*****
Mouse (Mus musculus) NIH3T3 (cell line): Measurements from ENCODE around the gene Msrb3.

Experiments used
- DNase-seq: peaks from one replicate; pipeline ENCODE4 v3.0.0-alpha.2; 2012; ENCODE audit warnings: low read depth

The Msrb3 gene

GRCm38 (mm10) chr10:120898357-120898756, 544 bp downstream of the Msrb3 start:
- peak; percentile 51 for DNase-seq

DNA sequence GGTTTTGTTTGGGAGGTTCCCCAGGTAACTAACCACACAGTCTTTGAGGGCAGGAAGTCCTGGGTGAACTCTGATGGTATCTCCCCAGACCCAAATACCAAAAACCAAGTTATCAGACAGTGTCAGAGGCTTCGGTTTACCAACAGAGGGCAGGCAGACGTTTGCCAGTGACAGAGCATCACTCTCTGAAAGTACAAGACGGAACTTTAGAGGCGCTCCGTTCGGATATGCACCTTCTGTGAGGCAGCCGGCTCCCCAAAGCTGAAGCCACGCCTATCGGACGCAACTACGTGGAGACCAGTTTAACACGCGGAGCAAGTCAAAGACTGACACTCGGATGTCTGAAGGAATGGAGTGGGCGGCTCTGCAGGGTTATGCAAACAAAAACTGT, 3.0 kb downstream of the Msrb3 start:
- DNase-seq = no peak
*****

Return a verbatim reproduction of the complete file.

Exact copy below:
Mouse (Mus musculus) NIH3T3 (cell line): Measurements from ENCODE around the gene Msrb3.

Experiments used
- DNase-seq: peaks from one replicate; pipeline ENCODE4 v3.0.0-alpha.2; 2012; ENCODE audit warnings: low read depth

The Msrb3 gene

GRCm38 (mm10) chr10:120898357-120898756, 544 bp downstream of the Msrb3 start:
- peak; percentile 51 for DNase-seq

DNA sequence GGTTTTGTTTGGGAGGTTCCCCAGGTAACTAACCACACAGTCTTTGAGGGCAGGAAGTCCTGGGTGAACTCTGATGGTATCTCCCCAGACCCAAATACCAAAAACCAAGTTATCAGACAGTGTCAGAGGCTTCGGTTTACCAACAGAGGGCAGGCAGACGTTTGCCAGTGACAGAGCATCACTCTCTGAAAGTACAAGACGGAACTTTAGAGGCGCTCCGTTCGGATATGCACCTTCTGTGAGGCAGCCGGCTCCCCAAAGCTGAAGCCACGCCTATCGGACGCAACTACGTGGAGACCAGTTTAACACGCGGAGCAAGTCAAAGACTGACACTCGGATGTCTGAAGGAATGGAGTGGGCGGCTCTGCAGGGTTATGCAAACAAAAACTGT, 3.0 kb downstream of the Msrb3 start:
- DNase-seq = no peak